Archive for June 14, 2015

A luxury yacht arrives in Reykjavik harbour with nobody on board. What has happened to the crew, and to the family who were on board when it left Lisbon?

TPA2015SThora Gudmundsdottir is hired by the young father’s parents to investigate, and is soon drawn deeper into the mystery. What should she make of the rumours saying that the vessel was cursed, especially given that when she boards the yacht she thinks she sees one of the missing twins? Where is Karitas, the glamorous young wife of the yacht’s former owner? And whose is the body that has washed up further along the shore? [taken from the Amazon introduction]

Kathy commented on the 20 May:

I’d like to read an explanation of why this book [The Silence of the Sea by Yrsa Sigurðardóttir] was chosen. I say this as a fan of Yrsa’s series.
But you gave a compelling argument for The Hummingbird and another blogger preferred Hunting Dogs. So I’d like to see why this book was chosen, in particular, i.e. atmosphere, plot, characters, etc.

I finished reading The Silence of the Sea yesterday, and I would like to ask the judges that same question.

 

The story is told in two timeframes with Thora’s investigation trying to prove that the family on the yacht are dead so that the parents and surviving daughter can claim the very large life insurance policies, interspersed with lengthy flashbacks to the voyage from Lisbon to Icelandic waters. It is perhaps a measure of the success of the story that the author drew me into her world so much that I was shocked, and very upset by the ending. I did not enjoy reading the book, but then I don’t think it was a story the reader was supposed to enjoy.

As I read I had hoped that we were not heading for one of those dark Nordic conclusions that leaves me emotionally drained, and searching for a Reginald Hill, or even a Massimo Carlotto for light relief. 

The ending perhaps even crossed the line from horror to horrid. Maybe that says more about my fragile emotional state than it does about the book. Also I cannot believe that any police force in the world would treat a yacht arriving in port, without the seven people meant to be on board, in such a lax manner. Perhaps in the numerous lengthy flashbacks to life on the voyage I found the actions of Aegir, the father, unbelievably stupid. Perhaps I am just an old curmudgeon, who can’t cope with miserable endings.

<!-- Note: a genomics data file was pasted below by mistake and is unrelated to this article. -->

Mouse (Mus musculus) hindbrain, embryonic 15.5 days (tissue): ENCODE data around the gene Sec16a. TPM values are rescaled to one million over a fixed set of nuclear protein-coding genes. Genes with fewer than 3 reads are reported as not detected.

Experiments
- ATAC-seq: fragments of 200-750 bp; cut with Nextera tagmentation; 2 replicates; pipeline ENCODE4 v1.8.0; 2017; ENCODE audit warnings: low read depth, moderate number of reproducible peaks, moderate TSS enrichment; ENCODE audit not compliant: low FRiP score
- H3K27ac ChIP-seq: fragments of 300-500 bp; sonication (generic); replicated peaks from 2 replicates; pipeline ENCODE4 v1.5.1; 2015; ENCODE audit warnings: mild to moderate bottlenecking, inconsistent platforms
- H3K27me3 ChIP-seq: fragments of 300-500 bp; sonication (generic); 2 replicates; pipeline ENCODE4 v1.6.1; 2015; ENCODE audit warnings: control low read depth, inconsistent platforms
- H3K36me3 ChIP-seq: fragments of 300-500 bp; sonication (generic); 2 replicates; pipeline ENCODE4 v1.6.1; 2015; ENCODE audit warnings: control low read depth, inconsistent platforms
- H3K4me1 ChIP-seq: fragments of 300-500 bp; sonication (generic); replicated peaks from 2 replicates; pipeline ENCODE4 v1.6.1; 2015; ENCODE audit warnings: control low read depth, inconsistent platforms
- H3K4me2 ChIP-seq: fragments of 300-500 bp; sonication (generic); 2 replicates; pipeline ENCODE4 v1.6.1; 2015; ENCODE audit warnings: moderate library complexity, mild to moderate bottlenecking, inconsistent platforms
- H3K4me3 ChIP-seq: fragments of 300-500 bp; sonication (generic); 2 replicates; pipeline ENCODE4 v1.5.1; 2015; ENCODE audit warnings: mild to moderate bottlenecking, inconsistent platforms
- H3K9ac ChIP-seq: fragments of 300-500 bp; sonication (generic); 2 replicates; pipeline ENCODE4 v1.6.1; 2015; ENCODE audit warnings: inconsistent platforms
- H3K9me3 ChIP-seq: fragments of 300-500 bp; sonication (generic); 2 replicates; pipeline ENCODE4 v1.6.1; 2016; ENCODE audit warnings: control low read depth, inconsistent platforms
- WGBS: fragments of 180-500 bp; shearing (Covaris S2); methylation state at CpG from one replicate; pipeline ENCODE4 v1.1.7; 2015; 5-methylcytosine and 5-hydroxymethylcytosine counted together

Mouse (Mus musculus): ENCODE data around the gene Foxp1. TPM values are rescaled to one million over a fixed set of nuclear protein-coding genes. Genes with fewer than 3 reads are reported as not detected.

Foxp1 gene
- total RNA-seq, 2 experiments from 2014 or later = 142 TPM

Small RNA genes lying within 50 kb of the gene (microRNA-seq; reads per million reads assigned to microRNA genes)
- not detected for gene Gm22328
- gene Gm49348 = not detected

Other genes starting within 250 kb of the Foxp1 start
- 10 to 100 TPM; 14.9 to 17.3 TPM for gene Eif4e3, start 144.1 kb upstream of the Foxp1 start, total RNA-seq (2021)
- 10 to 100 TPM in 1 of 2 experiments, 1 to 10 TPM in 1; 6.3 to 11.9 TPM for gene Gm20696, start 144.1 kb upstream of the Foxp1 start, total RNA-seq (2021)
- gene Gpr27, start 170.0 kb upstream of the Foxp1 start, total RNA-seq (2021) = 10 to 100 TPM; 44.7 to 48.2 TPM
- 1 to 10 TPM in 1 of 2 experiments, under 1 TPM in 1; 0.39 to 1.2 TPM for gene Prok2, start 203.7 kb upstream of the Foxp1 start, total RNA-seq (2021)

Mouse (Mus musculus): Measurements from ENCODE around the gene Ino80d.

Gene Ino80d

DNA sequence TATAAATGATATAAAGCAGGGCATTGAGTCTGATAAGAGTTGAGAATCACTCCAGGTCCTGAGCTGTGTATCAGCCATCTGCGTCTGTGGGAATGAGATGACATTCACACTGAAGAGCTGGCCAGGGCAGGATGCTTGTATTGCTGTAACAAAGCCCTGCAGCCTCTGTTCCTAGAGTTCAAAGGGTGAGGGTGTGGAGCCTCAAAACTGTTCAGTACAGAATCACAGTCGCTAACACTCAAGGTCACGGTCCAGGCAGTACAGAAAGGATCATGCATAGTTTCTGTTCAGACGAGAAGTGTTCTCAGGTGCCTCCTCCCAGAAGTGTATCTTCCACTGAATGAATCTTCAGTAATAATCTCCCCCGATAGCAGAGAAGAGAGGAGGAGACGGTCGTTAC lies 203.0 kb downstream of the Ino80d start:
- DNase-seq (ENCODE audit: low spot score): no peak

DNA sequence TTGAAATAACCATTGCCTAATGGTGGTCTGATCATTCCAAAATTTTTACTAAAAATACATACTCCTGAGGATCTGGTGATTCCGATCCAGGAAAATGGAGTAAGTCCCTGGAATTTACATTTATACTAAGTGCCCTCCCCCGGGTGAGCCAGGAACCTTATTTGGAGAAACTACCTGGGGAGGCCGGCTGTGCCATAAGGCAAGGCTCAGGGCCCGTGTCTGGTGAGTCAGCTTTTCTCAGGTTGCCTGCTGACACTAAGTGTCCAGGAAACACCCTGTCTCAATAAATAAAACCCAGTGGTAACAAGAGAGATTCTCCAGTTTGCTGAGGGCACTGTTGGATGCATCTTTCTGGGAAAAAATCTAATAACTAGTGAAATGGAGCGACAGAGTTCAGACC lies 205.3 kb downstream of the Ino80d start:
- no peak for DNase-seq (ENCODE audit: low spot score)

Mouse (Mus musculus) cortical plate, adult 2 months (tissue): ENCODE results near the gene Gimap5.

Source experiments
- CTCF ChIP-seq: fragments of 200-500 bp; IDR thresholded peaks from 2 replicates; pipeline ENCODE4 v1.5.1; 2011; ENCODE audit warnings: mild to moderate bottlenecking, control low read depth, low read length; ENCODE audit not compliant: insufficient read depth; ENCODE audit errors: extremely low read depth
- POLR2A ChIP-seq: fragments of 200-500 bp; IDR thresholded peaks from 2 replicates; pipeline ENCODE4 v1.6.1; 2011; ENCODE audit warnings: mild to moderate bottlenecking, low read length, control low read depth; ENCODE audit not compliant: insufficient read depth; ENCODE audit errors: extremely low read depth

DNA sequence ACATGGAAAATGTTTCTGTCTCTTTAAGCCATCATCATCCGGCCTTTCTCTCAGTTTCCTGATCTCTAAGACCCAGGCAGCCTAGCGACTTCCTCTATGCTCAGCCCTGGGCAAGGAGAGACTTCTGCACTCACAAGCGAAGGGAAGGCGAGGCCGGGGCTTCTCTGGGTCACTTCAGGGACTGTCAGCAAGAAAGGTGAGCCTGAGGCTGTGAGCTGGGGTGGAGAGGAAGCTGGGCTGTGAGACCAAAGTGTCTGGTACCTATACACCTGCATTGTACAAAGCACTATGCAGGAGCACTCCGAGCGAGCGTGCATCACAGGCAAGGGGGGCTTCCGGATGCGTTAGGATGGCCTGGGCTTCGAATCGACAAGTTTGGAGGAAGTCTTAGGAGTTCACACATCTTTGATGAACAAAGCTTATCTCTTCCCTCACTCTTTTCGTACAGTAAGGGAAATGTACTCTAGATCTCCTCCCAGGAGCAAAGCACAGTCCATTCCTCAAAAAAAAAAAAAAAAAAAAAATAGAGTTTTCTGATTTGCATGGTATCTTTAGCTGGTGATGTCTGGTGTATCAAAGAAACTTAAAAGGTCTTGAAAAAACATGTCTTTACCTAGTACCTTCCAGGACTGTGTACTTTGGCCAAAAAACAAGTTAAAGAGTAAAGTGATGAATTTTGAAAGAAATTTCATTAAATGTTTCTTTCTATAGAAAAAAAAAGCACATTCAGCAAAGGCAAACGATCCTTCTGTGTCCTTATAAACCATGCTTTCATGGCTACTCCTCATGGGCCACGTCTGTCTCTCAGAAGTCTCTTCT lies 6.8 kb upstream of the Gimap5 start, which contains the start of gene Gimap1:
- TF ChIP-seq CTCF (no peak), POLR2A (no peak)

In the books I read I am looking for the following features; a good plot, teasing subplots, believable interesting characters, an easy to read style, originality, a few red herrings, new locations, telling social commentary, even a little humour, and some empathy with the reader.

In the case of the Petrona Award winner I feel it should also be a book that the late Maxine Clarke would have enjoyed, a difficult judgement to make unless you knew her very well.

I am going to quote one of the judges, in her own review of the book.

“I found the book to be both compelling and shocking and was, ultimately, glad to reach the end.”

I totally agree. Frankly, even if you loved the rest of the book the ending was so shocking, that it would have disqualified it in my mind from receiving the award. 

There were at least three much more readable books suitable for the general reader on the shortlist than The Silence of the Sea, and my choice would have been The Hummingbird by Kati Hiekkapelto.